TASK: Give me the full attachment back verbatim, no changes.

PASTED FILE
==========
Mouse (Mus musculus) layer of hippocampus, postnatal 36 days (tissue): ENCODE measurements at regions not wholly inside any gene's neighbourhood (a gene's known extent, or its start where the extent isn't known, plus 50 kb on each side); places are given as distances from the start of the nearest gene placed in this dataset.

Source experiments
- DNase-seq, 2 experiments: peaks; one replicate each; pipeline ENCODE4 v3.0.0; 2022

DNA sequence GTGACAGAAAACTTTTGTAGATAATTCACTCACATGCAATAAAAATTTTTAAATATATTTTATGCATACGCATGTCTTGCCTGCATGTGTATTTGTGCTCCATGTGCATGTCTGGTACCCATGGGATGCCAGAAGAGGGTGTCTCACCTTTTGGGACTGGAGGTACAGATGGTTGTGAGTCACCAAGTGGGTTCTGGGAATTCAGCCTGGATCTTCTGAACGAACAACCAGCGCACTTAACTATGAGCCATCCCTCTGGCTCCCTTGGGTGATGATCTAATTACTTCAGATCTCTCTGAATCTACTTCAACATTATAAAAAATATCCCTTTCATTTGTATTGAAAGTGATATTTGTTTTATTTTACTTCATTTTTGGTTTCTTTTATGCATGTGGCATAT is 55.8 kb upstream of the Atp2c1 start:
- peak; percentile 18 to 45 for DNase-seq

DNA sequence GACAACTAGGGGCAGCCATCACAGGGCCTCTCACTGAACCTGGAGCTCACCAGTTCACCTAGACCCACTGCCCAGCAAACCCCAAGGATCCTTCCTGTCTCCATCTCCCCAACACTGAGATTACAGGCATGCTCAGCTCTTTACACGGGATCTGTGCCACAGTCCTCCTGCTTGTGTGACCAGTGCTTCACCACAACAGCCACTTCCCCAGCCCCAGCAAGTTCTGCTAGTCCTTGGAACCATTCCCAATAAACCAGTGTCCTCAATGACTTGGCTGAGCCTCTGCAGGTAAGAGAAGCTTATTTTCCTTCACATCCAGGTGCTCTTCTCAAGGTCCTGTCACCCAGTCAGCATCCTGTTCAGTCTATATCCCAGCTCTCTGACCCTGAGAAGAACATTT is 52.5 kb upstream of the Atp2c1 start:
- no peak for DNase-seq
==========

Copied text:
Mouse (Mus musculus) layer of hippocampus, postnatal 36 days (tissue): ENCODE measurements at regions not wholly inside any gene's neighbourhood (a gene's known extent, or its start where the extent isn't known, plus 50 kb on each side); places are given as distances from the start of the nearest gene placed in this dataset.

Source experiments
- DNase-seq, 2 experiments: peaks; one replicate each; pipeline ENCODE4 v3.0.0; 2022

DNA sequence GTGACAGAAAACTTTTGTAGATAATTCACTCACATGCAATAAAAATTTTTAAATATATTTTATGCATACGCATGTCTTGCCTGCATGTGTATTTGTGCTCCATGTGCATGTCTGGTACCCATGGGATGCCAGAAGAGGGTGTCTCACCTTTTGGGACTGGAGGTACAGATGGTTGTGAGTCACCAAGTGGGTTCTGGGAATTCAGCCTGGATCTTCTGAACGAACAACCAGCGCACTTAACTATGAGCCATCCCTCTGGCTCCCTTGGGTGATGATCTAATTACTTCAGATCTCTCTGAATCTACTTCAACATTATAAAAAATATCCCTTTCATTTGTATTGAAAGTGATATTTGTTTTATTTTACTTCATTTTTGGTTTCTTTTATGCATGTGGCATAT is 55.8 kb upstream of the Atp2c1 start:
- peak; percentile 18 to 45 for DNase-seq

DNA sequence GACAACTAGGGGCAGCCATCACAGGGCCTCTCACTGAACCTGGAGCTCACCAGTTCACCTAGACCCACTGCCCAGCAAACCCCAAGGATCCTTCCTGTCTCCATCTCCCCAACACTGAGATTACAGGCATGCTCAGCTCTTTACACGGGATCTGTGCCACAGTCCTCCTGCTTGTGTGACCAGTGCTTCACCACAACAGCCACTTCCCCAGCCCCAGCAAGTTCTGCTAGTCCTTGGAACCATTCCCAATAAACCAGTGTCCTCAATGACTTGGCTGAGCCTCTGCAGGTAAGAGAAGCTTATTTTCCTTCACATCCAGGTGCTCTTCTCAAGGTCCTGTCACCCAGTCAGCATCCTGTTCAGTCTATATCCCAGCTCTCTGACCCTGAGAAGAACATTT is 52.5 kb upstream of the Atp2c1 start:
- no peak for DNase-seq